Walkdale Farms

The year was 1859. Oregon had just become the 33rd state in the Union, and pioneers continued to make the arduous journey across the Oregon Trail. Michael Henry Walker, with a covered wagon and all of his worldly possessions, departed Iowa and landed in the Willamette Valley. Since then, six generations of Walkers have farmed the area, mostly in Polk County.

In the early part of the twentieth century, the Walkers became part of the Willamette Valley hop boom around the town of Independence, which came to be known as the "hop capital of the world."  When the hop boom ended, the family moved on to produce row crop vegetables and mint. Dean Walker started growing sweet cherries and hazelnuts as a sideline in the 1920’s.  By 1958, Dean’s son Gordon discovered he had a passion for growing orchard crops.  He began acquiring select cherry sites in the Eola Hills around Salem.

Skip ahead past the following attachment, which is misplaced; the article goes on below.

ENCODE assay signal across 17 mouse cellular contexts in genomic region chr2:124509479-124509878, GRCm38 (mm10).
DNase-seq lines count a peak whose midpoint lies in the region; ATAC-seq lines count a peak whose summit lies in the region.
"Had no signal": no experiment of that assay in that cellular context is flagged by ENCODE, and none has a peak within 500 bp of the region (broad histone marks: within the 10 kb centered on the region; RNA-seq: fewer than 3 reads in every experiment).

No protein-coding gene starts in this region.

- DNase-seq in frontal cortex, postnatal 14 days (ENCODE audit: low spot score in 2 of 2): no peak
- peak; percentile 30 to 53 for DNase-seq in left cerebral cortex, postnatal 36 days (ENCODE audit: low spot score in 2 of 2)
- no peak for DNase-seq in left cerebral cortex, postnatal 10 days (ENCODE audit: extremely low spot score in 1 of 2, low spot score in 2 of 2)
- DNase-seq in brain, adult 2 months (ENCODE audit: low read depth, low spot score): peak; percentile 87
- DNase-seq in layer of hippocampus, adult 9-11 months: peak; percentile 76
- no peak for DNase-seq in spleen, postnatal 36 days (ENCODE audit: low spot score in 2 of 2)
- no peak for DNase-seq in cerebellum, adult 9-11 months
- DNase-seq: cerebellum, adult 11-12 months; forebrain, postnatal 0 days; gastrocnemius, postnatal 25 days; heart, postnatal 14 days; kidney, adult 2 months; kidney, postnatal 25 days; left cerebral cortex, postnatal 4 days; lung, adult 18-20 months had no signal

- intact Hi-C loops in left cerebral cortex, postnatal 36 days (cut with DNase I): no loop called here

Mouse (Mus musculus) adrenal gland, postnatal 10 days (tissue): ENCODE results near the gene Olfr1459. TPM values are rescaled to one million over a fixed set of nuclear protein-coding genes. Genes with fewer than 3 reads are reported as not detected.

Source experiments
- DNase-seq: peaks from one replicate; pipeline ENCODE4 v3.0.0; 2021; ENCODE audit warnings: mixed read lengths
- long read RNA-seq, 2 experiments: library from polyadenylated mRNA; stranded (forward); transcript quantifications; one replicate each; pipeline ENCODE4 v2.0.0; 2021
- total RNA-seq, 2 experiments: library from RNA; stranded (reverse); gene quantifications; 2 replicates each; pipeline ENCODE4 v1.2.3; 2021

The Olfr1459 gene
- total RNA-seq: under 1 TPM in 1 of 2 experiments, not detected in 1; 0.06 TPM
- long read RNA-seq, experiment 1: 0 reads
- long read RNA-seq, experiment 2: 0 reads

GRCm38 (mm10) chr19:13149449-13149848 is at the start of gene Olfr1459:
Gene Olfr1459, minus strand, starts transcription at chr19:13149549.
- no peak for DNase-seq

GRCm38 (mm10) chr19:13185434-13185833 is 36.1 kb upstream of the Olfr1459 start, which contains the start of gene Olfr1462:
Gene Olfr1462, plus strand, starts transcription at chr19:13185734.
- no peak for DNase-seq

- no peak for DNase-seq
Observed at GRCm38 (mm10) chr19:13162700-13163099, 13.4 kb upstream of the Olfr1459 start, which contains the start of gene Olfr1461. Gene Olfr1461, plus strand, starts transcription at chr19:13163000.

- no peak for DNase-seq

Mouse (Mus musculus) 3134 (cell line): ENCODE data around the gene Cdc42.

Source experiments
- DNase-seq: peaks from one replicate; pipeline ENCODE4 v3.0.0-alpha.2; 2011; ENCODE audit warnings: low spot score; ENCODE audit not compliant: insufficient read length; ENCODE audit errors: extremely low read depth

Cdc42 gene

In 1963 Gordon Walker sold the family farms in the Independence area and moved to the pioneer community of Zena, in Polk County northwest of Salem. He formed Walkdale Farms as an orchard-centered operation growing cherries hazelnuts and prunes, with a focus on sweet cherries.

Today, Phil Walker is the steward of the family farming legacy, along with his wife Becky. Phil grew up working in the orchards, first as a box boy in the hand harvest operations of the 1960’s.  By the 1970’s Walkdale Farms was transitioning to mechanical harvest. This was no easy task. Mechanically harvesting the slopes of the Eola Hills creates multiple challenges. Key to the Walkdale operation is the development and maintenance of terraced rows that allow for mechanical access to the trees, but without harmful soil erosion.

The company continues to tend and plant sweet cherries on the same farms Gordon came to love decades ago. Walkdale Farms is today one of the largest growers of sweet cherries in the Willamette Valley, and has been one of Gray & Company’s principal growers for more than four decades. Phil & Becky’s sons, Marc, Will and JD, are all committed to continuing the family operation for future generations.